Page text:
directory, to avoid clueless literally doing "cd / && make" ;-).
As this is a developer-facing document, not making DEVELOPER=1
optional is preferrable. Only when you are on a platform where
DEVELOPER=1 does not work well for you, optionally it is OK to drop
Is it needed to say -j$(nproc) here, by the way? That's a
preference highly personal. I wouldn't write
$ time nice -20 make -j
in a toturial I'd be writing, even if that is what I might often
use, and I expect those developers who are hacking Git to know how
to run $(MAKE) in a way appropriate for their boxes.
> +echo DEVELOPER=1 > config.mak
Follow the Documentation/CodingGuildelines when writing for our
developers. Lose SP between the redirection operator and its
> +make -j$(nproc)
> +Great, now your new command builds happily on its own. But nobody invokes it.
> +Let's change that.
This is a tangent, but if we want to show off check-docs at this
point or perhaps a bit later, where it would notice that psuh is
implemented but not documented.
> +The list of commands lives in `git.c`. We can register a new command by adding
> +a cmd_struct to the commands array. struct cmd_struct takes a string with the
> +command name, a function pointer to the command implementation, and a setup
> +option flag. For now, let's keep cheating off of push. Find the line where
> +cmd_push is registered, copy it, and modify it for cmd_psuh.
Right now, the elements in commands can be in any order, if I am
not mistaken in reading get_builtin(). It might want to be updated,
though, so recommanding to meek the list sorted may not be a bad
> +The options are documented in `builtin.h` under "Adding a new built-in." Since
> +we hope to print some data about the user's current workspace context later,
> +we need a Git directory, so choose `RUN_SETUP` as your only option.
> +Go ahead and build again. You should see a clean build, so let's kick the tires
> +and see if it works. There's a binary you can use to test with in
> +./bin-wrappers/git psuh
> +Check it out! You've got a command! Nice work! Let's commit this.
> +git add Makefile builtin.h builtin/psuh.c git.c
> +git commit -s
> +Consider something like the following as your commit message. Start the commit
> +with a 50-column or less subject line, including the name of the component
> +you're working on. Remember to be explicit and provide the "Why" of your commit,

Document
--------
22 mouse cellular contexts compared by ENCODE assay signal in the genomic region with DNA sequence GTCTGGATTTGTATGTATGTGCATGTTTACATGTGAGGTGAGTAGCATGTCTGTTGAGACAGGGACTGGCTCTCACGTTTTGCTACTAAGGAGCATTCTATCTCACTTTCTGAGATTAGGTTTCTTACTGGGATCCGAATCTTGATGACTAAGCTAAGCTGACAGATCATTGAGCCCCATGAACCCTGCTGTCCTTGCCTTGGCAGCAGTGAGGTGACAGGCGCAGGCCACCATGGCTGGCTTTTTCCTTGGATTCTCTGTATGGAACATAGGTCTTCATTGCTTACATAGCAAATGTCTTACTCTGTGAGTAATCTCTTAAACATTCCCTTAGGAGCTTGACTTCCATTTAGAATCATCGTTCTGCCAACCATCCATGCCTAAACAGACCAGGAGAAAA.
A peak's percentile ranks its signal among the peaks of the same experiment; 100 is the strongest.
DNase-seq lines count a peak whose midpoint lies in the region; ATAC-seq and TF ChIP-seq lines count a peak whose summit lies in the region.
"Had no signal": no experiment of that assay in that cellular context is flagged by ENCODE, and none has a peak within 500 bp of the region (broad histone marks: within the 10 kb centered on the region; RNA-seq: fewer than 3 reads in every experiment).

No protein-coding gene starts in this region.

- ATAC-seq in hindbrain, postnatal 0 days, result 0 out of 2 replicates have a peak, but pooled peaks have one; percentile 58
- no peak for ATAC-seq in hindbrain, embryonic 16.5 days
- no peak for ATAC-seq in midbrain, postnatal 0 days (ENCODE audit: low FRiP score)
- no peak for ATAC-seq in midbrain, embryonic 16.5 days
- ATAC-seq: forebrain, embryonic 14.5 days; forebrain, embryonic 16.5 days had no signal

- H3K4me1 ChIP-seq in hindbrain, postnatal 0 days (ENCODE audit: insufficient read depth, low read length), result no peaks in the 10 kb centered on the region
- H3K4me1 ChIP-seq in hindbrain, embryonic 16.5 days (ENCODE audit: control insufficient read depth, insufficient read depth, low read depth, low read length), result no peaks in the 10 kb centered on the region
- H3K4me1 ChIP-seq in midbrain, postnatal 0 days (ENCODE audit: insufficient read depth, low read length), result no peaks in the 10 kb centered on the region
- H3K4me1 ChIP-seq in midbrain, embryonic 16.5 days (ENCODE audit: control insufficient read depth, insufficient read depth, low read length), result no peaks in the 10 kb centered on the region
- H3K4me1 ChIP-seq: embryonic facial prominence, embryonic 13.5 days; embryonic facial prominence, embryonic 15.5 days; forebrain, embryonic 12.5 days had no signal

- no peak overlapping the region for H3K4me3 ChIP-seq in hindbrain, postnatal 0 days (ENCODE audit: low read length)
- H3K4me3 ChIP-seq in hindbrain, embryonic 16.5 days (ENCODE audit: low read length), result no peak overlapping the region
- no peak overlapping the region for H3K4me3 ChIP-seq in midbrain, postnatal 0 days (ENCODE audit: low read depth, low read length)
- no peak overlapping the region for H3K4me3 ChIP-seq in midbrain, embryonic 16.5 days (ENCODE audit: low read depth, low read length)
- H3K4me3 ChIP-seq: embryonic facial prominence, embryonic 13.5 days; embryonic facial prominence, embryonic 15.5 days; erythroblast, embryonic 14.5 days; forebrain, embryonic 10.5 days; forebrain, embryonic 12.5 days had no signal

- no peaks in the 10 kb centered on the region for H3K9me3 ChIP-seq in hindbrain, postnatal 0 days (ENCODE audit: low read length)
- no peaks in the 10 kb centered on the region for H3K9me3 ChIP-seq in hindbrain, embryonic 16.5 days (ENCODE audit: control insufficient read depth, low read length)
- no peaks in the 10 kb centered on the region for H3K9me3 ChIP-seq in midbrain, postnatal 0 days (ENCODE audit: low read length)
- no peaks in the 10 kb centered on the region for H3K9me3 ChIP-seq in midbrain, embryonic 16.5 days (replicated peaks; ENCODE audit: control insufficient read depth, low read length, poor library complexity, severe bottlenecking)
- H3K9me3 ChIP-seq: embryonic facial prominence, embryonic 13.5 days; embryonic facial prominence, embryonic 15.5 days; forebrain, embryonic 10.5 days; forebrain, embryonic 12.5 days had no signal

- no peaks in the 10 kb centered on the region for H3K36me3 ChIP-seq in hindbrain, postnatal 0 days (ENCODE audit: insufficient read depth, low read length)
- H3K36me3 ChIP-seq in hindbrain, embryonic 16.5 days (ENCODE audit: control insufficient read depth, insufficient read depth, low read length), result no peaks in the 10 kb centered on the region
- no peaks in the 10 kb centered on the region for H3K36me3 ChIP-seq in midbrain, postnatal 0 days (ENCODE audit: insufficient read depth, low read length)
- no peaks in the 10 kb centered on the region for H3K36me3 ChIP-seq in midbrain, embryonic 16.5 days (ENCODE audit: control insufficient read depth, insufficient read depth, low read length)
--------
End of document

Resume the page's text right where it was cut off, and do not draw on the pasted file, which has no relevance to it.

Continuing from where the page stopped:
> +especially if it couldn't easily be understood from your diff. When editing
> +your commit message, don't remove the Signed-off-by line which was added by `-s`
... then leave it in your example, perhaps?
> +psuh: add a new built-in by popular demand
> +Internal metrics indicate this is a command many users expect to be
> +present. So here's an implementation to help drive customer
> +satisfaction and engagement: a pony which doubtfully greets the user,
> +or, a Pony Saying "Um, Hello" (PSUH).
> +This commit message is intentionally formatted to 72 columns per line,
> +starts with a single line as "commit message subject" that uses the
> +imperative present tense, and is designed to add information about the
There is no imperative past tense ;-)
Use "that is written in the imperative mood" instead if you want to
be grammatical, or alternatively "that is written as if giving an
order to the codebase to 'be like so'" (it actually is giving an
order to the patch-monkey at the other end of your e-mail submission
to do so ;-).
> +commit that is not readily deduced from reading the associated diff,
> +such as answering the question "why?".
Keep a sample sign-off by "A U Thor <author@xxxxxxxxxxx>" here.
> +Go ahead and inspect your new commit with `git show`. "psuh:" indicates you
> +have modified mainly the `psuh` command. The subject line gives readers an idea
> +of what you've changed. The signed-off line (-s) indicates that you agree to
> +the Developer's Certificate of Origin 1.1 (see the SubmittingPatches [[dco]]
> +header). If you wish to add some context to your change, go ahead with
> +`git commit --amend`.
> +For the remainder of the tutorial, the subject line only will be listed for the
> +sake of brevity. However, fully-fleshed example commit messages are available
> +on the reference implementation linked at the top of this document.
> +=== Implementation
> + ...
> +=== Adding documentation
> + ...
After skimming the remainder of your draft, i am not sure if this
order of presentation is the best one.
My personal preference is to make a small progress in the
implementation and then immediately after that add a test, whose
first iteration might even look like:
test_description="test git psuh"
test_expect_success setup '
: nothing special yet
test_expect_success 'git psuh succeeds without an argument' '
But that may make the very initial step a bit too broad for a new
develoepr to grok. I dunno.